PSA said the interior is also updated, but it is so subtle that you need to compare with the old car to notice the differences. This is still a stylish and luxury design, supported with adequate materials and switchgears. The chunky transmission tunnel and center console is still a highlight, but the 7-inch touchscreen looks too small in comparison.

To meet the requirement of EU6 emission regs, most engines have been updated slightly. The 1.6 HDI now produces 120 instead of 115 hp. The high-power version of 2.0 HDI makes 180 instead of 163 hp. 1.6 THP petrol remains but its output is improved slightly from 156 to 165 hp, just like what we can find on other PSA vehicles recently. At the end of this year the high-power version of 1.6 THP will have its output lifted from 200 to 210 hp. Hybrid4 is the only unchanged powertrain, as it is still a niche and rare choice. On the transmission side, good news is the notorious robotic manual is finally replaced with an Aisin 6-speed automatic.

All these changes are "stop-gap" at best. However, the most important improvement brought by the facelift is revised suspension setup. The old car had always been criticized for a crashy ride. To address this, PSA increased its suspension travel a little and fitted new dampers to the suspensions. These dampers employ longer compression stroke and preloaded linear valving to enable smoother transition of damping force. The result? The ride is a lot smoother. Bumps and potholes are much better dealt with. Although it is still far from magic carpet, the ride quality is no longer an issue to stop people buying this car. Meanwhile, this improvement does not come at the expense of body control.

That said, the DS5 no longer catches my heart with its new front end design and badge. Now judging with heads instead of hearts, we can see more of its flaws, such as tight rear seats, overweight and lack of driver appeal compared with a conventional hatchback.
Verdict:
Specifications





Year
Layout
Chassis
Body
Length / width / height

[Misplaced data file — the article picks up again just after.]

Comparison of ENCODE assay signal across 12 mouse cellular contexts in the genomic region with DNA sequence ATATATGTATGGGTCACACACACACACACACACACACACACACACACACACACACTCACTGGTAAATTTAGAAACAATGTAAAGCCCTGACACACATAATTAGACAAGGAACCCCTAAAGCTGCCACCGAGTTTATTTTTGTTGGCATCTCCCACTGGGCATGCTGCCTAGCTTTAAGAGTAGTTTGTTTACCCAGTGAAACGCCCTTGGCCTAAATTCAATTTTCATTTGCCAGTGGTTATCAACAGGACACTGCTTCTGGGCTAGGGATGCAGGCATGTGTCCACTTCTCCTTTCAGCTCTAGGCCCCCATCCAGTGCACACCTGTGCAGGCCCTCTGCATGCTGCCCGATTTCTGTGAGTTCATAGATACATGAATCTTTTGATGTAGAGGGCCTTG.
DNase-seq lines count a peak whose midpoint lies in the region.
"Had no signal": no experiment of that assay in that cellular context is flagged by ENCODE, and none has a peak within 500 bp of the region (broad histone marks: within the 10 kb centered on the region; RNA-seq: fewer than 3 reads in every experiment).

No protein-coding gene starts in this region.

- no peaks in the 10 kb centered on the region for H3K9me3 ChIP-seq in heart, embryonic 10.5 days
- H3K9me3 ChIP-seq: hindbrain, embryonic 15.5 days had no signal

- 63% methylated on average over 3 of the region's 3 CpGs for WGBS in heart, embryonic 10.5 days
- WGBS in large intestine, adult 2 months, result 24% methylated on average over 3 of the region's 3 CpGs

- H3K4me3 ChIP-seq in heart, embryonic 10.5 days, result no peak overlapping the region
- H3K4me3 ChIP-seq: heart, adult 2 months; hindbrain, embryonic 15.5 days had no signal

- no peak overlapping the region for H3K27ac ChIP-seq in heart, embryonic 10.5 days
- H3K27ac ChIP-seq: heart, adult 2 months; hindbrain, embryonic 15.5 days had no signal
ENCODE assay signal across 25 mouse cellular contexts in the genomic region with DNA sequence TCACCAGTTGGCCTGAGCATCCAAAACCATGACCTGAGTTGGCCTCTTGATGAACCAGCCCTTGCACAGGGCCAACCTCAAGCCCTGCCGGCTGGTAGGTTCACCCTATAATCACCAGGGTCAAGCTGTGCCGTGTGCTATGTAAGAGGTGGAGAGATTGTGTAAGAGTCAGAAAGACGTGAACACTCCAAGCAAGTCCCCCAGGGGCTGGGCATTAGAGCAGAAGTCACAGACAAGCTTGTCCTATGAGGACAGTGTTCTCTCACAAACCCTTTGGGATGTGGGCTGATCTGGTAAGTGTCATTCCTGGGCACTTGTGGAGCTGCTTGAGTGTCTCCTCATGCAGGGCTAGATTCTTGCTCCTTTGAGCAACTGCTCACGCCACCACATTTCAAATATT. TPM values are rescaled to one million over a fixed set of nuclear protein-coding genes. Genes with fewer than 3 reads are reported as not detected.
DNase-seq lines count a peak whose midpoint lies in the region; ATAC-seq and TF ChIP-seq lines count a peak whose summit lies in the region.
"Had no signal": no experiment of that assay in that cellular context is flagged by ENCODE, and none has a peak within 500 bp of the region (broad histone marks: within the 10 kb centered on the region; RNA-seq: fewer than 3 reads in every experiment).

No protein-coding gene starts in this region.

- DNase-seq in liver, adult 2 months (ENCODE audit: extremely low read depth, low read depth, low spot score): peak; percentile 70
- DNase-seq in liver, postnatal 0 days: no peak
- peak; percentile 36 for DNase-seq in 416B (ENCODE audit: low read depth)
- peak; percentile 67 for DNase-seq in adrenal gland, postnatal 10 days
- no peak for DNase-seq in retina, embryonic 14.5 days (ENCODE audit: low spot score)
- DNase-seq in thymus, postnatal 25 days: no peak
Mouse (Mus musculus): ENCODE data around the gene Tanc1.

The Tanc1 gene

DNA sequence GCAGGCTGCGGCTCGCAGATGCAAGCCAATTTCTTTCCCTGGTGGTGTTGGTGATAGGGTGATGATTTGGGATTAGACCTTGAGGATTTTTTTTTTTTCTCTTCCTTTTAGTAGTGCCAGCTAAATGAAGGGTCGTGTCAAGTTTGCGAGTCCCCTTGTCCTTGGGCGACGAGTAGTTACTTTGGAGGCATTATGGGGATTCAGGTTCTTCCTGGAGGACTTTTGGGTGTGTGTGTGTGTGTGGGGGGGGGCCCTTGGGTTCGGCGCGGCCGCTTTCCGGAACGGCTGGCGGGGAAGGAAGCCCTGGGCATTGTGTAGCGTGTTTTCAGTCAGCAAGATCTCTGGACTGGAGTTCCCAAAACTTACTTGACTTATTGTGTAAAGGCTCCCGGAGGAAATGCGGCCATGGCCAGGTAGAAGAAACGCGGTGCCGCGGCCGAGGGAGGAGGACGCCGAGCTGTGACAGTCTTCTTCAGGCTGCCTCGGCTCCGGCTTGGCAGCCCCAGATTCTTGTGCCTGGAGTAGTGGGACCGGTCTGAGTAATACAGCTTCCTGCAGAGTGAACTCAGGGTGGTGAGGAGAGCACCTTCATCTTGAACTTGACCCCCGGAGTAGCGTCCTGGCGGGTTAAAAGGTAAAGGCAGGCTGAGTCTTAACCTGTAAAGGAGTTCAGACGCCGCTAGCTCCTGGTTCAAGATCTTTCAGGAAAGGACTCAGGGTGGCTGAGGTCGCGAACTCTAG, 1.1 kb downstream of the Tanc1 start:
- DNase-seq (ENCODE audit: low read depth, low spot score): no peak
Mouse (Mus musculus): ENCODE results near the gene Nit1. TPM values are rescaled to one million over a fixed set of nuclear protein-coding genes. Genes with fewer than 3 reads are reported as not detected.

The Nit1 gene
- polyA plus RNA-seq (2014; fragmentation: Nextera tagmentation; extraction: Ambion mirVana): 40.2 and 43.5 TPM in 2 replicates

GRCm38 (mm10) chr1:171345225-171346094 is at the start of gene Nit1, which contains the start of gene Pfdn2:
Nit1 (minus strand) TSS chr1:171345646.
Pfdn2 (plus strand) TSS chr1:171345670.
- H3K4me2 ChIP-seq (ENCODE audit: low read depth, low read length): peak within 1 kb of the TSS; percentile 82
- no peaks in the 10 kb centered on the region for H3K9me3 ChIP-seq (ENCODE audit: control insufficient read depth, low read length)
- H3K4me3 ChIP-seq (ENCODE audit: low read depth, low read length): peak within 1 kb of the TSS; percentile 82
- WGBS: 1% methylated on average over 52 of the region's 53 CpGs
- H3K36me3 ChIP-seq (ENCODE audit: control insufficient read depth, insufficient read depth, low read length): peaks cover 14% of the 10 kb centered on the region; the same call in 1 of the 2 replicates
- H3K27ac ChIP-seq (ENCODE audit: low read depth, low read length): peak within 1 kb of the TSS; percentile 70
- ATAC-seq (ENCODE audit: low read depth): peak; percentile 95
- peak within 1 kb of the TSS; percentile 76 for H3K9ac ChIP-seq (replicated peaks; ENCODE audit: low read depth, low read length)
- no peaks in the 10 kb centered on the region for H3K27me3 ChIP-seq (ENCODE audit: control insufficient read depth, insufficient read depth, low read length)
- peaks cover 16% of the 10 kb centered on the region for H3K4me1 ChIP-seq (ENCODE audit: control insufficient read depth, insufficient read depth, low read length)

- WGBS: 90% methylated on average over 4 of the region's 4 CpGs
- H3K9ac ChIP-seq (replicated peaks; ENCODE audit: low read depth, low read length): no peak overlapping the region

Wheelbase
Engine
Capacity
Valve gears
Induction
Other engine features
Max power


Max torque


Transmission
Suspension layout

Suspension features
Tires
Kerb weight
Top speed
0-60 mph (sec)
0-100 mph (sec)
DS5 2.0HDi
2011
Front-engined, FWD
Steel monocoque
Mainly steel
4530 / 1871 / 1508 mm
2727 mm
Inline-4, diesel
1997 cc
DOHC 16 valves
VTG turbo
CDI
163 hp


251 lbft


6-speed manual
F: strut
R: torsion-beam
-
215/60VR16
1530 kg
123 mph (c)
8.3 (c) / 9.1*
26.5*
DS5 1.6THP 200
2011
Front-engined, FWD
Steel monocoque
Mainly steel
4530 / 1871 / 1508 mm
2727 mm
Inline-4
1598 cc
DOHC 16 valves, DVVT, VVL
Turbo
DI
200 hp


203 lbft


6-speed manual
F: strut
R: torsion-beam
-
235/40VR19
1430 kg
146 mph (c)
7.7 (c)
-
DS5 Hybrid 4
2011
Front-engined, e-4WD
Steel monocoque
Mainly steel
4530 / 1871 / 1508 mm
2727 mm
Inline-4, diesel + electric motor
1997 cc
DOHC 16 valves
VTG turbo
CDI
Engine: 163 hp
Motor: 37 hp
Combined: 200 hp
Engine: 221 lbft
Motor: 147 lbft
Combined: 369 lbft
6-speed automated manual
F: strut
R: multi-link
-
225/50VR17
1660 kg
131 mph (c)
8.1 (c)
-




Performance tested by: *Autocar





Year
Layout
Chassis
Body
Length / width / height
Wheelbase
Engine
Capacity
Valve gears
Induction
Other engine features
Max power
Max torque
Transmission
Suspension layout

Suspension features
Tires
Kerb weight
Top speed
0-60 mph (sec)
0-100 mph (sec)
DS5 1.6THP 165
2015
Front-engined, FWD
Steel monocoque
Mainly steel
4530 / 1871 / 1505 mm
2727 mm
Inline-4
1598 cc
DOHC 16 valves, VVT
Turbo
DI
165 hp
177 lbft
6-speed automatic
F: strut
R: torsion-beam
-
225/50R17
1429 kg
126 mph (c)
8.9 (c)
-
DS5 2.0HDi 180
2015
Front-engined, FWD
Steel monocoque
Mainly steel
4530 / 1871 / 1505 mm
2727 mm
Inline-4, diesel
1997 cc
DOHC 16 valves
VTG turbo
CDI
180 hp
295 lbft
6-speed automatic
F: strut
R: torsion-beam
-
225/50R17
1540 kg
137 mph (c)
8.7 (c)
-



























Performance tested by: -